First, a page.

Finding a Will before death
There is no central registry of Wills for England and Wales (although one is contemplated). This is largely because a Will only becomes a binding legal document after the testator (“testator” is the legal term for a person who makes a Will) has died. Solicitors holding a Will for a person before death are not obliged to release it to anyone apart from that person or someone with his or her authority or permission.
Finding a will after death
Searching for Wills before a Grant of Probate
A Grant of Probate is a document issued on behalf of the state (by a branch of the Court service called the “Probate Registry”) confirming that a Will is valid and above board (although please note that the Will can still be contested after the Grant has been made). It is necessary to obtain a Grant of Probate in most instances before a Will can be administered and the estate distributed. It is in effect the “licence” which allows the Will Executors to administer the estate.
Once the Grant has been issued the Will becomes a public document (see below). There is no obligation to release a copy of the Will to anyone before the Grant. The only exception to this general rule is where a person brings a claim against the validity of the Will in which case he or she can obtain a copy of the Will as part of the pre action (or post action) disclosure process (and if necessary he or she can seek a Court Order to force its release).
Searching for Wills after a Grant of Probate has been made
Following the Grant of Probate, the Will (and Grant) becomes a public document and a copy can be obtained by one of the following searches (see below). Further and in addition please note where there is no Will meaning that the deceased died “intestate” (ie without a Will), the Probate Registry confirm the position by issuing Letters of Administration (although it is also sometime referred to as a “Grant of Probate”), which again becomes a public document. Without it the estate cannot be administered and distributed (in accordance with the rules of intestacy – commonly to the deceased’s spouse and/or nearest living blood relative).
What searches can I use to obtain a copy of the Grant of Probate and/or Will (after the Grant of Probate has been made)?
When you are certain there has been a Grant of Probate (or Letters of Administration where there is no Will), search at:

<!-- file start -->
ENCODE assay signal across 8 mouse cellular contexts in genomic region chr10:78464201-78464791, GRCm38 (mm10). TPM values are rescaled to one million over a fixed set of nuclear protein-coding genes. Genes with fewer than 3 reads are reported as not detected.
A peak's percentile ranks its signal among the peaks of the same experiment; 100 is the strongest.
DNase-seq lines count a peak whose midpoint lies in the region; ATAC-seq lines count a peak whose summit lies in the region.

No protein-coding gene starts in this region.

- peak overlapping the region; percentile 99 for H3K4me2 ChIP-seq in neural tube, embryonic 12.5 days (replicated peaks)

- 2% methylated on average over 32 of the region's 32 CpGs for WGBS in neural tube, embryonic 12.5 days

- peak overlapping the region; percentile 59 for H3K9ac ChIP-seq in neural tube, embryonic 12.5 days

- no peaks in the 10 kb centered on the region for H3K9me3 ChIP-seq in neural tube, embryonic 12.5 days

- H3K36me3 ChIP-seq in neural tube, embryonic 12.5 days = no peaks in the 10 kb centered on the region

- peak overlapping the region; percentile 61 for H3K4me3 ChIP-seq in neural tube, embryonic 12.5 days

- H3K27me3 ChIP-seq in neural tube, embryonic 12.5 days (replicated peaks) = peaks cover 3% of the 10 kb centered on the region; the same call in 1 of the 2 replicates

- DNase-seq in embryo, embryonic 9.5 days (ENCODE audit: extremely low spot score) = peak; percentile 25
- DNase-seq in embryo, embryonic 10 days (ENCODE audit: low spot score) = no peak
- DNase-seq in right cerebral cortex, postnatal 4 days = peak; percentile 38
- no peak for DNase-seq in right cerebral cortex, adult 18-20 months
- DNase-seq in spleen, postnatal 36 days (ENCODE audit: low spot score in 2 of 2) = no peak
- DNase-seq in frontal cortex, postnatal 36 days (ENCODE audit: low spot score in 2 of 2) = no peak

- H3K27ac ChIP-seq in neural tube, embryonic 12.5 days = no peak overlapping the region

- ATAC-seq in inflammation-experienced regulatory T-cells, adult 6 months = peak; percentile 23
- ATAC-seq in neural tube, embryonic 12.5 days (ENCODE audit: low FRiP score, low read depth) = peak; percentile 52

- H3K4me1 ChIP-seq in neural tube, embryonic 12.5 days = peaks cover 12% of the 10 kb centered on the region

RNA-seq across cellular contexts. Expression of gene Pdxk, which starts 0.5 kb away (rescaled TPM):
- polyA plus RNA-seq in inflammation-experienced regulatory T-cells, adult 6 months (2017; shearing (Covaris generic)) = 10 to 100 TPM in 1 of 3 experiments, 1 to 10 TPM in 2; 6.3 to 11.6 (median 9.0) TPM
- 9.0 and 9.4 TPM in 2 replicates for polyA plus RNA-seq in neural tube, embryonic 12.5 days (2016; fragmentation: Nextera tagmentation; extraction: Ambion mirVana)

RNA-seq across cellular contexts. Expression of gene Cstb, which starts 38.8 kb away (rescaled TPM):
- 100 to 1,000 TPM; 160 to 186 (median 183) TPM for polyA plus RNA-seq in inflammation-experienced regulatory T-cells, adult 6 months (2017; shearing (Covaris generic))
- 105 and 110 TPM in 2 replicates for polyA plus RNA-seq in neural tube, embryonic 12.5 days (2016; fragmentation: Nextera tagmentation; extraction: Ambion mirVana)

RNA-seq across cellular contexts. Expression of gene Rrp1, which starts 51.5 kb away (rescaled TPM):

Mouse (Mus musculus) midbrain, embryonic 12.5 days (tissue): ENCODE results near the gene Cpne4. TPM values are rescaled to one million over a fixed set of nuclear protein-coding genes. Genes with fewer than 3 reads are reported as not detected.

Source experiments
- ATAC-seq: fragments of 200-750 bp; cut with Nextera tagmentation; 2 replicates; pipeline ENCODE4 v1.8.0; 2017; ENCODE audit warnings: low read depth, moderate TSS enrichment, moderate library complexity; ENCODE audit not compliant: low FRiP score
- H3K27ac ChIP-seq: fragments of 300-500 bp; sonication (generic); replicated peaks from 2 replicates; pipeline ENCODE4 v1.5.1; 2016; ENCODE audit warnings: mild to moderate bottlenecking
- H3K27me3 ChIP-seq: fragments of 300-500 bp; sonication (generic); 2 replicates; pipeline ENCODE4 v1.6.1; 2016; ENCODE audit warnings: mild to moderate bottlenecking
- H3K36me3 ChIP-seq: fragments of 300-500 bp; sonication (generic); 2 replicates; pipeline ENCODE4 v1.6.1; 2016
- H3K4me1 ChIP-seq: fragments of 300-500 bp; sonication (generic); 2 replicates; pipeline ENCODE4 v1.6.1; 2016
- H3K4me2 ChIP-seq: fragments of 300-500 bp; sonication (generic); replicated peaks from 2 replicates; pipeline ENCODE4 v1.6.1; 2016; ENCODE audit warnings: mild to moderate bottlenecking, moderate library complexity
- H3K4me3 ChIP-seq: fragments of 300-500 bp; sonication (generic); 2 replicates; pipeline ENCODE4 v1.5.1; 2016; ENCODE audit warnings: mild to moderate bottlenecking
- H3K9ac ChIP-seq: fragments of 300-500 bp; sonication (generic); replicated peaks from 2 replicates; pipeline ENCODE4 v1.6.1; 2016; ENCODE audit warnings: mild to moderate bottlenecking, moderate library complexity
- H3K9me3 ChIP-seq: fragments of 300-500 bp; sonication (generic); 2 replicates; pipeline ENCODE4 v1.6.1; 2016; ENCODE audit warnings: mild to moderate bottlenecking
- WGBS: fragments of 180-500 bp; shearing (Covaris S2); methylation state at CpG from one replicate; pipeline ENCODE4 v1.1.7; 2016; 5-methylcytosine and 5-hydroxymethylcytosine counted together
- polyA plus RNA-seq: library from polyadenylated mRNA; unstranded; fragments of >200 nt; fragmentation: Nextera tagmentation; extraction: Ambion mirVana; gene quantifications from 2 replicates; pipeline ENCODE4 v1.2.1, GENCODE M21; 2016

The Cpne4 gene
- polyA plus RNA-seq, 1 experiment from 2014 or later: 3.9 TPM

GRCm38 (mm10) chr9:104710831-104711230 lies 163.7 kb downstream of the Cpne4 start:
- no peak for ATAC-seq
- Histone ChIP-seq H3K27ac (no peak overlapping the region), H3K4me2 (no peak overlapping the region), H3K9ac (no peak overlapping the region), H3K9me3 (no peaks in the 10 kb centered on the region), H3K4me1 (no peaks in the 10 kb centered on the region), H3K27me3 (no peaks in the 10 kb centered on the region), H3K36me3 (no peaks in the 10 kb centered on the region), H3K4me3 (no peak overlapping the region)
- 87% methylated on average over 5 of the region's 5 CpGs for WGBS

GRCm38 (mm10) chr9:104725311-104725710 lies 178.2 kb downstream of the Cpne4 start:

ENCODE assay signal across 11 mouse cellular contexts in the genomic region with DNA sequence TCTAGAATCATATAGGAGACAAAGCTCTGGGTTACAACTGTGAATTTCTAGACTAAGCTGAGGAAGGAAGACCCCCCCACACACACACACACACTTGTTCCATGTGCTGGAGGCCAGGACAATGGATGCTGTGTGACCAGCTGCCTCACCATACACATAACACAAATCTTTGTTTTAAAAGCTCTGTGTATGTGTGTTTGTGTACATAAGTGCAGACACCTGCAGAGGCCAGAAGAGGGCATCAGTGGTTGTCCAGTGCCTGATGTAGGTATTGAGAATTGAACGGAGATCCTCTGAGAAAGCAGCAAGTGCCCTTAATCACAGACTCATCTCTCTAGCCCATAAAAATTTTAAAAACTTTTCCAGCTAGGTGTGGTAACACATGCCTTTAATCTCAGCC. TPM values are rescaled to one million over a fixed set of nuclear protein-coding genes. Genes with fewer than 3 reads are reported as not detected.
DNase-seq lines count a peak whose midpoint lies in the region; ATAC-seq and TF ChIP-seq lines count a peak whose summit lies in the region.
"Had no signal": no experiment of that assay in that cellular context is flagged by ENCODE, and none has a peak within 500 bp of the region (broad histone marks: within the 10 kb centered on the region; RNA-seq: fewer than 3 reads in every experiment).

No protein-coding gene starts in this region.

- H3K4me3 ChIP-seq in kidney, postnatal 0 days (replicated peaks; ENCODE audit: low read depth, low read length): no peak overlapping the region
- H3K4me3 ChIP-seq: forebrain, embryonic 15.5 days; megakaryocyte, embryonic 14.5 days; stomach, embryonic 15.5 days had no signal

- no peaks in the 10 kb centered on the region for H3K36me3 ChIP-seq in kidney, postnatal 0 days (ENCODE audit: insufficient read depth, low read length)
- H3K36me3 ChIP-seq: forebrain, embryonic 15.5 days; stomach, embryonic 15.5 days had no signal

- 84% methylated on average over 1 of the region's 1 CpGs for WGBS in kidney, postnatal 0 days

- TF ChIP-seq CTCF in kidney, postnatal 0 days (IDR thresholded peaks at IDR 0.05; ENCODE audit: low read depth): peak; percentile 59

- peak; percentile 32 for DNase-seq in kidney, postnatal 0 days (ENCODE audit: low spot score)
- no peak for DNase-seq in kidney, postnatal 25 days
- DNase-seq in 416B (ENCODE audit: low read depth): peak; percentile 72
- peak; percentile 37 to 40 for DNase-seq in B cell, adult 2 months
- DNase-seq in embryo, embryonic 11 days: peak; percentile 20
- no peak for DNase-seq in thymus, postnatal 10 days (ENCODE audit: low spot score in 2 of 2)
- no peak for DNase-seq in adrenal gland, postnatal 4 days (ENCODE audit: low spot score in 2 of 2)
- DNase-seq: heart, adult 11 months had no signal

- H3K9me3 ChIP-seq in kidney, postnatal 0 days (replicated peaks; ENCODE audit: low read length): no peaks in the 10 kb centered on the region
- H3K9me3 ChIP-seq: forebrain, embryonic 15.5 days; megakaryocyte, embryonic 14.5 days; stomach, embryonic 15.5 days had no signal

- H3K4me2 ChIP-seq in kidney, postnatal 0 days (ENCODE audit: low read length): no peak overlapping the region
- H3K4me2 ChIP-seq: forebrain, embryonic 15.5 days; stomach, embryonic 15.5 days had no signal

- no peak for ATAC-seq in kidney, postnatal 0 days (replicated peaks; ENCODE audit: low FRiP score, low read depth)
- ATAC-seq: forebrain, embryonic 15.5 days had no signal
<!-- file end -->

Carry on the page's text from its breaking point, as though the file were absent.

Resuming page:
- The Probate Registry, Principal Registry of the Family Division, First Avenue House, 42 to 49 High Holborn, London WC1V 6NP – contact them for further information but please note that there is a fee, currently £1.50 (cheque should be made payable to HMCTS), for securing copies of a deceased’s Will and Grant of Probate (or Letters of Administration, as applicable)
- The Postal Searches and Copies Department, Leeds District Probate Registry, York House, 31 to 36 York Place, Leeds LS1 2ED (T: 0113 389 6133) – again contact them for further information but the fee is £1.50 and cheques should be made payable to HMCTS
- ON LINE at https://www.gov.uk/search-will-probate – again the fee is £1.50 (and can be paid by credit card). This is by far the quickest service.
When you are not certain there has been a Grant of Probate – A “Standing Search” can be applied for to the Principal Registry of the Family Division (address above). This is a search which continues for a fixed period of six months so that if an application for a Grant is made within that period, a copy of the Grant and Will (or indeed Letters of Administration as applicable) will be sent to you. It must be renewed by application in the six month of its life. The fee for this search and renewal is £10 (see above). The application form to use for this is PA1S (go to: https://www.gov.uk/government/publications/find-a-will-or-probate-document-form-pa1s)
Thank you so much for all your hard work over the last number of months, I really do appreciate what you have done for me. It’s kind of strange the feeling that I have now as since January of last year when everything fell apart I have had a massive emotional weight on my shoulders the worry the feeling that at a moments notice my Aunt could have me on the street. All things that led to a version of myself that was a emotional shadow of what I once was. With what you have done you have helped my future and more importantly than that you have lifted the fears of what my Aunt could do of me. And brought fairness to the situation.Mr H – May 2017